Thanks to last Christmas’ “Underwear Bomber” more and more airports all over the world have started digging deep into their pockets to purchase those insidious “full-body scanners” for screening passengers – starting, unfortunately, with Amsterdam’s own Schiphol Airport, where they probably are still feeling the embarrassment of being the place where Umar Farouk Abdulmutallab embarked on his ill-fated flight to Detroit. The awkward privacy and civil liberties implications of showing people virtually naked this way – in addition to these machines not being guaranteed to actually work as they’re supposed to – have given rise to a lot of fierce criticism, but with no tangible result so far in discouraging these expensive purchases.
But now, unexpectedly, and as Spiegel Online reports, opponents of these machines have a noteworthy new ally: Pope Benedict XVI, who over the past weekend took the occasion of a visit by a group of airline-industry representatives to try to bring his audience back to some elementary first-principles, like “the primary asset to be safeguarded and treasured is the person, in his or her integrity” and “it is essential never to lose sight of respect for the primacy of the person.”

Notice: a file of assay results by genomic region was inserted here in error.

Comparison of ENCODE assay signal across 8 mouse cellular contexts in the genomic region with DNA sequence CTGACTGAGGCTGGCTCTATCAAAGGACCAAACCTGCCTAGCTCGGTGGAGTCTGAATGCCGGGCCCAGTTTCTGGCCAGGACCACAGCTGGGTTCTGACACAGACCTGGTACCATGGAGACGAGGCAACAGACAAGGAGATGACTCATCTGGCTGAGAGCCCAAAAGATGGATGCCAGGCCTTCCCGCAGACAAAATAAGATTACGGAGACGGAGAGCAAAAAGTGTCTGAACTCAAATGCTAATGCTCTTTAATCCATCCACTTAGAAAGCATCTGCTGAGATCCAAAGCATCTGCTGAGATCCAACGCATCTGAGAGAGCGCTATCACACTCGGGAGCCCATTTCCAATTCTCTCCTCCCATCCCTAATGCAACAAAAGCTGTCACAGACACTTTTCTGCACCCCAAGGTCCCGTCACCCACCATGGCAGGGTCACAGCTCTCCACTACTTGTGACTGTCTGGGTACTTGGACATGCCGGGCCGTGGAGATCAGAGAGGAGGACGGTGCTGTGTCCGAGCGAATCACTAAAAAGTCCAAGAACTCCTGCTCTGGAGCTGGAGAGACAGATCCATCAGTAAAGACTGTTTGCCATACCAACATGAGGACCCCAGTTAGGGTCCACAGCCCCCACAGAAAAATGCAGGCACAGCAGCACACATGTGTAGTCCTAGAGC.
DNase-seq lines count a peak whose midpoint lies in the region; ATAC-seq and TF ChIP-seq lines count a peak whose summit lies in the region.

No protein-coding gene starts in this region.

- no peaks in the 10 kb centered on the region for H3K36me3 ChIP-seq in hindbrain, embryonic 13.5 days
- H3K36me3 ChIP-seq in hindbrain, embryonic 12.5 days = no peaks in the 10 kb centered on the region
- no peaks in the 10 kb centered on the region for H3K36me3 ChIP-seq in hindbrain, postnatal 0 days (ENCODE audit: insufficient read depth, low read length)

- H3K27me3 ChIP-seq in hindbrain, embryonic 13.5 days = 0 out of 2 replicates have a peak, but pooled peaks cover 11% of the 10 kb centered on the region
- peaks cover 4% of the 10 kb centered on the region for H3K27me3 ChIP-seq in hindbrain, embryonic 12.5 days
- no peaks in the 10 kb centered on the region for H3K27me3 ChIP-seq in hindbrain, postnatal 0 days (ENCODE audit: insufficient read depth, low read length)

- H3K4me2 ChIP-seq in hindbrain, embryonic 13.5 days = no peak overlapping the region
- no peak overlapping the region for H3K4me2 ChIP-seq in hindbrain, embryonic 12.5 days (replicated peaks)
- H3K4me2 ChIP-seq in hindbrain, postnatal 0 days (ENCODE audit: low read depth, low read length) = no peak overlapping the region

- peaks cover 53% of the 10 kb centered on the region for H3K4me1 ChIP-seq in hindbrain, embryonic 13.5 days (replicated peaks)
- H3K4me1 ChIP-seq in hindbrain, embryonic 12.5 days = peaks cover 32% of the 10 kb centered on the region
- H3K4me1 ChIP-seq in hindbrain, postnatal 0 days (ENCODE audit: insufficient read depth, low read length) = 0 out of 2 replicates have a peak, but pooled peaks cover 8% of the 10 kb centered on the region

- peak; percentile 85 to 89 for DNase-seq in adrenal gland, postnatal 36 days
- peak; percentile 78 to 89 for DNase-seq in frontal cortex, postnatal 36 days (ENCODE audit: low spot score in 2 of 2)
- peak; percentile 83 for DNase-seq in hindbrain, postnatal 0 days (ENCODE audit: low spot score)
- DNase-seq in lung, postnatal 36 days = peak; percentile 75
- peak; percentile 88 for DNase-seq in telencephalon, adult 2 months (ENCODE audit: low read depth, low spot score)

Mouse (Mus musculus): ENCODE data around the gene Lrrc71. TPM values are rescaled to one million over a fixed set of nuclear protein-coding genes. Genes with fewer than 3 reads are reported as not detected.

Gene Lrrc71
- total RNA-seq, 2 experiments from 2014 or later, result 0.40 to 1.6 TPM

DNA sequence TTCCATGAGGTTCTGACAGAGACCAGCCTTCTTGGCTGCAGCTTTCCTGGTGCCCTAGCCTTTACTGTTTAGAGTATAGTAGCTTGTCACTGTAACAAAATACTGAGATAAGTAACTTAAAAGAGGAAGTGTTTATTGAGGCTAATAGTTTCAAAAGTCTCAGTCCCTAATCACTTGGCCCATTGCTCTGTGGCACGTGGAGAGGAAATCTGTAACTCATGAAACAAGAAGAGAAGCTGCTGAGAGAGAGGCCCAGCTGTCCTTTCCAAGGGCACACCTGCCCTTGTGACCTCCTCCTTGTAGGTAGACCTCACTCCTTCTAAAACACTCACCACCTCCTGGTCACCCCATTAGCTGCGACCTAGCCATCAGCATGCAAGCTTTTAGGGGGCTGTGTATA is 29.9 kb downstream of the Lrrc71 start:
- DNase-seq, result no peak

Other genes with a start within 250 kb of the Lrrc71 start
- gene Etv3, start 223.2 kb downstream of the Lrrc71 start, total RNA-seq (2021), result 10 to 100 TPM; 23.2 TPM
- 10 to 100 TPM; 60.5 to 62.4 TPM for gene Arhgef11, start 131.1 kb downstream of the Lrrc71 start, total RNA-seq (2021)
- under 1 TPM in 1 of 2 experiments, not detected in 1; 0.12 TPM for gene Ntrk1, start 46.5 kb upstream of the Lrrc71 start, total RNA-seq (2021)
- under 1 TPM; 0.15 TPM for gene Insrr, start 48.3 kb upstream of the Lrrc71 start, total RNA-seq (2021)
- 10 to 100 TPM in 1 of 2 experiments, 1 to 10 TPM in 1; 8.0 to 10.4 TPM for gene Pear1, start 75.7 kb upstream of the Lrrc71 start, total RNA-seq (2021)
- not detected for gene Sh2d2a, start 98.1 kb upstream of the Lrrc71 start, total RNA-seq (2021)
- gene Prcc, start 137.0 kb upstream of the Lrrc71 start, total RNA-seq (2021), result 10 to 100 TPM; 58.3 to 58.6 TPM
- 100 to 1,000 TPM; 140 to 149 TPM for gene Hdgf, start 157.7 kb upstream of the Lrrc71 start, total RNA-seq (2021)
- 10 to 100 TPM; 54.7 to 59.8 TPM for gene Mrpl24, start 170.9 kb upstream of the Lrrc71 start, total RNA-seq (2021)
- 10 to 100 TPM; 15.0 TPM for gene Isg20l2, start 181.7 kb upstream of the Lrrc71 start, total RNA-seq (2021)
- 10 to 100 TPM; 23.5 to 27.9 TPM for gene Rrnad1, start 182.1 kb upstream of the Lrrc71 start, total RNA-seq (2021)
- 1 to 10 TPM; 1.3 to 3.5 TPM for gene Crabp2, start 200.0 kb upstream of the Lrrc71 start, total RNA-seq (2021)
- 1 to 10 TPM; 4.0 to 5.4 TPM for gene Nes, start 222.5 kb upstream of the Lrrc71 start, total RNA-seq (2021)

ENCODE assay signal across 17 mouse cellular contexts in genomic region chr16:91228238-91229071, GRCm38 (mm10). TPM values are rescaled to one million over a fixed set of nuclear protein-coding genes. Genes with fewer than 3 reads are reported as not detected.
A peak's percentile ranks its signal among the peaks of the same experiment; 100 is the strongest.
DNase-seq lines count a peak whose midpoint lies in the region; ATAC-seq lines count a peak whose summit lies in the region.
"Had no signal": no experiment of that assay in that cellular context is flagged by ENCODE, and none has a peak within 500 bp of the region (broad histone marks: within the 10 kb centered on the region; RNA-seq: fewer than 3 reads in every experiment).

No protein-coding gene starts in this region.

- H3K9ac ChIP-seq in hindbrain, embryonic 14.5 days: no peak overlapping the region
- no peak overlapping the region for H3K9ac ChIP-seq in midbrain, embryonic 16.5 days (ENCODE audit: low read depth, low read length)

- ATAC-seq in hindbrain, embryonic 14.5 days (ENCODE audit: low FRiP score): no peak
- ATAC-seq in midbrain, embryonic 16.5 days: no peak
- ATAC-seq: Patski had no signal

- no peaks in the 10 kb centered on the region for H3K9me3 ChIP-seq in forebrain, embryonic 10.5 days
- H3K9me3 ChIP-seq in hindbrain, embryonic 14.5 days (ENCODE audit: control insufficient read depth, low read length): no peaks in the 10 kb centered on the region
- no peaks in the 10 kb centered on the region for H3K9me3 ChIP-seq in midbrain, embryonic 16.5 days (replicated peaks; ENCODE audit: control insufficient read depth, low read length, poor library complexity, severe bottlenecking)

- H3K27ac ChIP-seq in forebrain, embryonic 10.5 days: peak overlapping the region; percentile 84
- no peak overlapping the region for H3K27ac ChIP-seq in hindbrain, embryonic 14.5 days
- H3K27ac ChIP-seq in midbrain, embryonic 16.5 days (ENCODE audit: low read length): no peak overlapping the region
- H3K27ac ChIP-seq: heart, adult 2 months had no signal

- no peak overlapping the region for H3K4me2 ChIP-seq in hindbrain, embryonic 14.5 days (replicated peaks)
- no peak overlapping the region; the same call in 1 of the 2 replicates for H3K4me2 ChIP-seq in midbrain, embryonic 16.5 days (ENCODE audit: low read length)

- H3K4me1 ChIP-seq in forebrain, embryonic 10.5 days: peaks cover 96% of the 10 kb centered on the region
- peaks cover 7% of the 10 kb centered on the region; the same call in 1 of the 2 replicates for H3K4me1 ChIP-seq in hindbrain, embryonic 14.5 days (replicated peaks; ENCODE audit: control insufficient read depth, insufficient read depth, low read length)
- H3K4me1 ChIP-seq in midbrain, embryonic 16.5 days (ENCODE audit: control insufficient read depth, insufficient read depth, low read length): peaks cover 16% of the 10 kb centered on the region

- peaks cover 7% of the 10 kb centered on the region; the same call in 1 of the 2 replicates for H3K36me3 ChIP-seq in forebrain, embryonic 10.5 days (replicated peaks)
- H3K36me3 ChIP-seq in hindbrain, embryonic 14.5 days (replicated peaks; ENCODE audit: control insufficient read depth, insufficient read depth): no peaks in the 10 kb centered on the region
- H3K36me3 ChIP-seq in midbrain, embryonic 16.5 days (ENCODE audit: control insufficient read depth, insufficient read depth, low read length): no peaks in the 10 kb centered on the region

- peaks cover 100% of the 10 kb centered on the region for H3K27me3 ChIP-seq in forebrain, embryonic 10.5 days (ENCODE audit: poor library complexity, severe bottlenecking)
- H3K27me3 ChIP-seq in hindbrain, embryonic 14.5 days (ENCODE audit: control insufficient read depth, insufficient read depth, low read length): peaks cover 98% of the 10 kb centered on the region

Spiegel Online’s report actually was prompted by this piece in the Guardian that is even a little bit better (quite apart from being in English), in that it points out that the Pope is himself in that VIP-class of people who never need to worry about any sort of screening no matter how much they travel. Then again, one can also suppose that empathy is an important element of his job-description.
UPDATE: Could the revolution have already begun? The London Times now has this story about how two Muslim women, set to fly to Pakistan, refused to undergo full-body scans (by those £80,000 “Rapiscan” machines! Is “Rapiscan” pronounced with a long “a,” by any chance?) a short while ago at Manchester Airport. (I first found out about the incident, however, from the Nederlands Dagblad, which is itself a religious newspaper.)